Vicki Parsons Interview

 In General

An interview with Vicki Parsons, founder and CEO of Neem Tree Farms.
1) What is a Neem Tree?

Neem (Azadirachta indica) is known as the “village pharmacy” in its native India where it has been used for nearly 5000 years as a cornerstone of the Ayurvedic tradition. Neem was “discovered” in the western world in 1959 when a German entomologist noticed that the only green standing after a swarm of locusts swept through the Sudan.

Since then, literally hundreds of studies on everything from insects to healthcare have since been completed in laboratories and research stations around the world. Much of that research is online at, a website created by the National Institutes of Health. It’s also been grouped with introductions for non-medical professionals at

2) Tell us about your background and how your interest in Neem Trees originated?

I’m actually a journalist and marketing consultant who gardened and rescued dogs as hobbies. I developed a horrible chemical sensitivity in the late 1980s that made it impossible for me to risk exposure to anything toxic, so neem offered an alternative that would let me continue to garden and live with a house full of dogs.

I found a man who had successfully imported neem seeds and was selling the plants in early 1992 and bought a dozen to try. I also bought a copy of a book published by the National Academy Press called “Neem: A Tree for Solving Global Problems.” My husband and I read it and decided we needed to start growing neem commercially. We planted our first 500 neem trees in 1992, expecting to sell leaves, bark and oil to other companies to be made into final products.

We soon discovered that we’re too far north to grow neem commercially but by then we’d been bitten by the neem bug. About that time, the Internet became a viable marketing opportunity and we created the nation’s first comprehensive website on neem in 1996.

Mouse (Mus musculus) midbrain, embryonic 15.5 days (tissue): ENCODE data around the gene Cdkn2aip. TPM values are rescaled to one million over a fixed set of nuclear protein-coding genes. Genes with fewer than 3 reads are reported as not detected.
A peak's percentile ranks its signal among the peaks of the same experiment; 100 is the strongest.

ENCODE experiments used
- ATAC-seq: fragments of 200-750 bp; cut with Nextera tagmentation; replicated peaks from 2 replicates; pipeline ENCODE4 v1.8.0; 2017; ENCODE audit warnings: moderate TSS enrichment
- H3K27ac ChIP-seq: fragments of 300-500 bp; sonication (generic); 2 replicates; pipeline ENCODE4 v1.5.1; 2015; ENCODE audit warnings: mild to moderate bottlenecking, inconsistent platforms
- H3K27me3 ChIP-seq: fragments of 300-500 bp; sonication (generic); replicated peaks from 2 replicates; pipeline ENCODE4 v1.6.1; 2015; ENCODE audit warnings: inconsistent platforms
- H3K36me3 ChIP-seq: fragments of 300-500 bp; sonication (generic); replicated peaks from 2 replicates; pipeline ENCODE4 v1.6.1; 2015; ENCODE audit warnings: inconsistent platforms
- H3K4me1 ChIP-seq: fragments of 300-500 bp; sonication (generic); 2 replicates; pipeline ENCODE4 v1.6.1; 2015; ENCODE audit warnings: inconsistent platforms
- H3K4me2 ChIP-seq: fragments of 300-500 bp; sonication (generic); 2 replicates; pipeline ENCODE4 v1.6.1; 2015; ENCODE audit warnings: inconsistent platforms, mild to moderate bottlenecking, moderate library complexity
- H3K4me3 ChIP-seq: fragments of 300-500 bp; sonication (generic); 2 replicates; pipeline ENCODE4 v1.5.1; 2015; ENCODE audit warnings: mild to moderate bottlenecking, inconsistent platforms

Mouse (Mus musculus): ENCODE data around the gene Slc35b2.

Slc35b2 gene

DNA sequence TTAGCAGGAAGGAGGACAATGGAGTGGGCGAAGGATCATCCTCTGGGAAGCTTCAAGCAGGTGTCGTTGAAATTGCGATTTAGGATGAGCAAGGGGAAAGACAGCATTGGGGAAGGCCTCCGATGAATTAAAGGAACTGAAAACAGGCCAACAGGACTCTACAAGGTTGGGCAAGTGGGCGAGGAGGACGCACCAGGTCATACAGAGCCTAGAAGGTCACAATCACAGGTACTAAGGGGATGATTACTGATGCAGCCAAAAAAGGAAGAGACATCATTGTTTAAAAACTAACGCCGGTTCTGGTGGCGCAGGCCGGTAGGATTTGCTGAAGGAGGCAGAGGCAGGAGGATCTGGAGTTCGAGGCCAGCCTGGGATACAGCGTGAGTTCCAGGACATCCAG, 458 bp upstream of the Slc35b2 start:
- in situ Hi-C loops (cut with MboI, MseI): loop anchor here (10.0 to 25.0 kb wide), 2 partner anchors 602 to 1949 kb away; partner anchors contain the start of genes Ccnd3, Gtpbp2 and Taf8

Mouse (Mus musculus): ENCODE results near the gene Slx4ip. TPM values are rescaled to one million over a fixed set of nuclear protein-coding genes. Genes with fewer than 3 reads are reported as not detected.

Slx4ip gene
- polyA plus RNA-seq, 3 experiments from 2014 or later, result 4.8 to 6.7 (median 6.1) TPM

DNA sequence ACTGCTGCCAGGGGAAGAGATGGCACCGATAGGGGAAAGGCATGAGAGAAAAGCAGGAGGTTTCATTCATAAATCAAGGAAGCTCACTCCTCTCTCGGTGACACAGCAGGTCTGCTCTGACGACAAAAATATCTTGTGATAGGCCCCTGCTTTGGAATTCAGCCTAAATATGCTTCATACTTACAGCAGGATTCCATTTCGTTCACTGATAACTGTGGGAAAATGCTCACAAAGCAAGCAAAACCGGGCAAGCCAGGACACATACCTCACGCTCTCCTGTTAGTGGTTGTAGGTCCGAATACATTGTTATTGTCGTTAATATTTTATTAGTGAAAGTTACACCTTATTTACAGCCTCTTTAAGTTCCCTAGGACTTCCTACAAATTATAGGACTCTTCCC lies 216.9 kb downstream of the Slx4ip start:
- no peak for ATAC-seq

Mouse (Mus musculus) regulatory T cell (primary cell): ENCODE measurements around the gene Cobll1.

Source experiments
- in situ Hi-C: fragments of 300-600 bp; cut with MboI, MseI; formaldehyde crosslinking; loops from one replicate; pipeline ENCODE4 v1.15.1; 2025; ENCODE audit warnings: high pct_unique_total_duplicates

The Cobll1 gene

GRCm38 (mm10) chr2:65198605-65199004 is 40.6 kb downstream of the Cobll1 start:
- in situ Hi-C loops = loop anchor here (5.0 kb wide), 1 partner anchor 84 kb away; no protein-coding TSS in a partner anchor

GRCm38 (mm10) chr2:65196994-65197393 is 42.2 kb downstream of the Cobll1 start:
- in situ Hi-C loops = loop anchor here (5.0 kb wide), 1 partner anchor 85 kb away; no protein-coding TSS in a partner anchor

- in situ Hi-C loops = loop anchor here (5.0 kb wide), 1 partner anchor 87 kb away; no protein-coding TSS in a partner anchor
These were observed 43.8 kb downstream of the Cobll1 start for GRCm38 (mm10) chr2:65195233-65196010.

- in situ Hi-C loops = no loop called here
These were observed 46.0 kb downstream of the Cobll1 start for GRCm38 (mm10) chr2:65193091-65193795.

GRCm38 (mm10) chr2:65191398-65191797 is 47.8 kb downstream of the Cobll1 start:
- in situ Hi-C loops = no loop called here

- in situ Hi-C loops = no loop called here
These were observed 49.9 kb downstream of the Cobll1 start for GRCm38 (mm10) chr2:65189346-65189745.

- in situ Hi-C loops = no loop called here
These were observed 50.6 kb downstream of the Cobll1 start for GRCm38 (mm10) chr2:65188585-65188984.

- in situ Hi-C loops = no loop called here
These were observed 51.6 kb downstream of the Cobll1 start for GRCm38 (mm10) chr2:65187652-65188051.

3) What do you believe are the most important attributes of the Neem Tree?

There are dozens of attributes that make neem “a tree for solving global problems,” but government regulations significantly limit my ability to talk about them. While the EPA has approved one line of neem oil to treat pests on plants, it’s not likely to approve a personal insect repellant or treatment for head lice or scabies, although the raw material has been used for thousands of years.

The FDA says that that any herb labeled to treat or prevent a disease must complete the same stringent tests that it requires for prescription pharmaceuticals. It’s a multi-million dollar process to patent extracts from a tree that grows easily almost anywhere in the tropics, so it would be nearly impossible to recover that investment.

That said, I can tell you that it’s an incredible immune system booster because I’m not claiming to treat or prevent a disease. The science goes beyond my limited medical knowledge quickly but the fact that neem increases activity of the cell-mediated immune system is particularly important to most people. Led by “Killer T” cells, the cell-mediated immune system is the body’s first defense against infection. Killer T-cells are able to destroy microbes, viruses and cancer cells by injecting toxic chemicals into the invaders. Neem also boosts the body’s macrophage response, which stimulates the lymphocytic system, and boosts production of white blood cells. (See for an overview and abstracts on the individual reports.)